Pitfalls

Guard your online work against digital piracy

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As the Web continues its meteoric rise into the online publishing stratosphere, it’s getting more and more difficult for writers to keep track of and protect their digital work.

(Flickr: Tristan Schmurr)

(Flickr: Tristan Schmurr)

Publish online and the theft of your intellectual property is as simple as a click, a copy and a paste.

Read: Scary stories: Don’t become a victim of literary scammers

Impossible to defend, right? Well, maybe not impossible.

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There are some basic things that writers can do to guard against plagiarism of their work:

–An ounce of prevention will go a long way in protecting your online work from theft. Thoroughly research publications before submitting work to them. Reputable publishers are more likely to have a protocol in place for securing your work and discovering and pursuing plagiarists.

–Regularly search the internet for your work. One good way is to copy small, random chunks of your article or books and paste them into your browser. A quick Google search may just bring up your story featured on another website.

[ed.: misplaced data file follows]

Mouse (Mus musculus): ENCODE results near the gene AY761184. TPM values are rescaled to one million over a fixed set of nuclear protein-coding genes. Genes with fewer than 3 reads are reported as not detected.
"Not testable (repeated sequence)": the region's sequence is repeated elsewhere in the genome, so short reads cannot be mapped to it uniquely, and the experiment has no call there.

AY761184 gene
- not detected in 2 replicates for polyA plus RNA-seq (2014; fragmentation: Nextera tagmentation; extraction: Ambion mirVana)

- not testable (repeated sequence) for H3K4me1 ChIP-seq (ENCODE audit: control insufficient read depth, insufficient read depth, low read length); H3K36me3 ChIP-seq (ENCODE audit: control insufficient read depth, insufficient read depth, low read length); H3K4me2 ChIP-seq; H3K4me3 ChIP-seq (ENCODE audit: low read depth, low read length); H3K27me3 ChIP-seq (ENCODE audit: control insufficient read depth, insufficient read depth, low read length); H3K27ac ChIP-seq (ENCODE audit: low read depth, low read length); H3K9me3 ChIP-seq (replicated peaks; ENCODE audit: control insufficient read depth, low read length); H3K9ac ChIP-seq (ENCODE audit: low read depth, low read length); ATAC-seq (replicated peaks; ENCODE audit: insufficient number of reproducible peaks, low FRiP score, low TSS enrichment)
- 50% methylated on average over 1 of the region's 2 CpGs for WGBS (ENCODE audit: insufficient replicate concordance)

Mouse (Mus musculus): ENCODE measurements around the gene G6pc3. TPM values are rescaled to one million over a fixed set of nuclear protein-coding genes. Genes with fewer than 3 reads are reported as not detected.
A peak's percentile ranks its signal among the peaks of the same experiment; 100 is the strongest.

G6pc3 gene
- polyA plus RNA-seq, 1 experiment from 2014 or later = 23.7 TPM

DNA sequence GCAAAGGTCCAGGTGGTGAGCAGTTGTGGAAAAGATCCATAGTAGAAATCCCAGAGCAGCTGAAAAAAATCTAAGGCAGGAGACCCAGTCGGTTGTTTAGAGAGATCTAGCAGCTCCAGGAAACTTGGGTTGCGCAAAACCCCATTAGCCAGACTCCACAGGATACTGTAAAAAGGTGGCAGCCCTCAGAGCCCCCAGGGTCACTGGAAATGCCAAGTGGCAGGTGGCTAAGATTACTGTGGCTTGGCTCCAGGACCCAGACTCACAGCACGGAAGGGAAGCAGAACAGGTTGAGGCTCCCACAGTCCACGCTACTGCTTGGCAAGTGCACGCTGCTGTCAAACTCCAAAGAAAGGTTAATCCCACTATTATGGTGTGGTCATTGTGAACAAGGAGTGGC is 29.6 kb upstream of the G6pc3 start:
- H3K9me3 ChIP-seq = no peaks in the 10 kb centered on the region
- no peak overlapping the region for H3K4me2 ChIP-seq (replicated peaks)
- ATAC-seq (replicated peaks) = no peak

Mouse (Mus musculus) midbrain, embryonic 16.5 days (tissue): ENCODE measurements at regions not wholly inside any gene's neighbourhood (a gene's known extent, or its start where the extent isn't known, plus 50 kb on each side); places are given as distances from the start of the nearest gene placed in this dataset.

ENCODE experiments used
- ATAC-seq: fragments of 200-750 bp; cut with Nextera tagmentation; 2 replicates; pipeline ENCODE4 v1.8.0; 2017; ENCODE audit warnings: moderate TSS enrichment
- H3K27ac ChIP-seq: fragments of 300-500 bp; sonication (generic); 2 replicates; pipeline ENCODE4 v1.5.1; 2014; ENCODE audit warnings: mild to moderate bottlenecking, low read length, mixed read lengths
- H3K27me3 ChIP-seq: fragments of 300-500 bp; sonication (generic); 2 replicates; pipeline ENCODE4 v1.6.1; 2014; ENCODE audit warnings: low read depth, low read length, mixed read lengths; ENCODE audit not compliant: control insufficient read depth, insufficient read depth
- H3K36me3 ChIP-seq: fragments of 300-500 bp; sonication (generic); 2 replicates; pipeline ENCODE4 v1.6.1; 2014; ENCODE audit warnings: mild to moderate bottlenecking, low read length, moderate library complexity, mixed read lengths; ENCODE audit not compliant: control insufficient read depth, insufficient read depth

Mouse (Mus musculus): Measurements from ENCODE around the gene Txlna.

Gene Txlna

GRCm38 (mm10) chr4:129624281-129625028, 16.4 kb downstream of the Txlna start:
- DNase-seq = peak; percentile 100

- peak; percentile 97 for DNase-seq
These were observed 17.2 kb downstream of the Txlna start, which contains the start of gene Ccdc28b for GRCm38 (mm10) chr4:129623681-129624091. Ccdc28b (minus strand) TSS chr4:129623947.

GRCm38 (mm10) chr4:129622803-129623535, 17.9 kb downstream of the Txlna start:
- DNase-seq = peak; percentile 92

–Another recommendation is to assign a Google alert for your byline as a way of managing your work. Whenever your name happens to appear on another website or pops up some some online conversation, Google will notify you of it. This is a great way to monitor where and in what manner your name is appearing on the Web.

–Publishing your work on an online blog? Keep an eye on your analytics settings. If you happen to notice incoming traffic from a strange or unknown source, follow the trail and see where it leads. It could be that another blog or website, with the best of intentions, has posted your story with a link back to your own page.

So, you learn that your work has been lifted. Now what?

–Contact the offending website or publisher with a professional note inquiring how the article ended up on their page. Ask them to remove the article immediately and/or render payment noted in an attached invoice. Or just send them the bill.

–If you receive no response, you do have some recourse. Consider alerting Google and all the internet gods of the theft. Flag the site for unethical practices and seek the help of other writers and writing organizations to assist you in pursuing a satisfactory resolution.

–Finally, read up on all the in’s and out’s of protecting yourself from digital piracy with this free download from WritersDigest.com.

What further tips do you have for writers to guard against theft? Do you have a horror story to tell? Tell us in the comments section below.

Kerri S. Mabee is managing editor at EducatedWriter.com and founder of Breeze Media & Communications. Learn more about her at kerrismabee.comFollow @EducatedWriter.

 

 

Kerri S. Mabee

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